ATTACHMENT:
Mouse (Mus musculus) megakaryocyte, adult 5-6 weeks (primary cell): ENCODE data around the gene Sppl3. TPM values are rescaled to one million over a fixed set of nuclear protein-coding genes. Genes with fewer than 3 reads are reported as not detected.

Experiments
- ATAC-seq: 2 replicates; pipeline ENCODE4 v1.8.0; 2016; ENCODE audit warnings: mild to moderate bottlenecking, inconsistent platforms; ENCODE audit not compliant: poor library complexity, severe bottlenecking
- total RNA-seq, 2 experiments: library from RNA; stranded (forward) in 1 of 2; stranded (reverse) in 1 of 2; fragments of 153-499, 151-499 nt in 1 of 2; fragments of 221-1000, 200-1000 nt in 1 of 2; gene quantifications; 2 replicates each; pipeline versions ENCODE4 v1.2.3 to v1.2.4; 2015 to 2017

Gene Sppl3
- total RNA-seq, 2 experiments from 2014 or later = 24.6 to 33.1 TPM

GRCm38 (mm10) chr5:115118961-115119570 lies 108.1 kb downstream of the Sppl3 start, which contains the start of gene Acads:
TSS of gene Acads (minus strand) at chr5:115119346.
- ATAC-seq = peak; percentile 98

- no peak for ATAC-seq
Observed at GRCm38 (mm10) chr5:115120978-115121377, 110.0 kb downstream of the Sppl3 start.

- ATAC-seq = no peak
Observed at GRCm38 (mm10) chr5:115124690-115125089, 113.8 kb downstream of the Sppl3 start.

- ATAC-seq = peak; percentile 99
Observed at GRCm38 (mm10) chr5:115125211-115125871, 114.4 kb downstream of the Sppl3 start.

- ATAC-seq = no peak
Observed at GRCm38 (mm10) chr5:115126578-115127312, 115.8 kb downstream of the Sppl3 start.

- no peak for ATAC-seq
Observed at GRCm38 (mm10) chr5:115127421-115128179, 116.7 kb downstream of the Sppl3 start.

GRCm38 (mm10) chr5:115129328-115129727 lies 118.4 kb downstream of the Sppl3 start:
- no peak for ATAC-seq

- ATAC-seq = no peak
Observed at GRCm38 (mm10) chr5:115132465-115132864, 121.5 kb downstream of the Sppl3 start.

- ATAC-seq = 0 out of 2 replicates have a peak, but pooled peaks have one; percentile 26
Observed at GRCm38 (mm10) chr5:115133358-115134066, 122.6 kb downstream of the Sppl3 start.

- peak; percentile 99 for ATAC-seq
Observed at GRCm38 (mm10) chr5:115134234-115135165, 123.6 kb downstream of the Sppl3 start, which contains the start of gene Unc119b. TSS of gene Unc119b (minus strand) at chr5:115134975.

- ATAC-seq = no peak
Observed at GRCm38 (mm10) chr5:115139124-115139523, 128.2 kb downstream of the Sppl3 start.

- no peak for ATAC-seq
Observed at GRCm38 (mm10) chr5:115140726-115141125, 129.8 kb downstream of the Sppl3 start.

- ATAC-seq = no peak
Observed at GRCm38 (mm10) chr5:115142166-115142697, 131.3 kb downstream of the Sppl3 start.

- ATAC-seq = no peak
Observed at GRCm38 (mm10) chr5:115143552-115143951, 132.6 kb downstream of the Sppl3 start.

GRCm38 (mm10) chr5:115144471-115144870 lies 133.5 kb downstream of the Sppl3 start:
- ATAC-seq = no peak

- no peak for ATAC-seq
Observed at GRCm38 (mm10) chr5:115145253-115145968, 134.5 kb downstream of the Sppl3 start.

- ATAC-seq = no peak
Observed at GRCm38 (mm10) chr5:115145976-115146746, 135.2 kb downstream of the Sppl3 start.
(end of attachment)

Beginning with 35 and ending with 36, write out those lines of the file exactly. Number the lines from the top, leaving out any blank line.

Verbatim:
Observed at GRCm38 (mm10) chr5:115143552-115143951, 132.6 kb downstream of the Sppl3 start.

GRCm38 (mm10) chr5:115144471-115144870 lies 133.5 kb downstream of the Sppl3 start: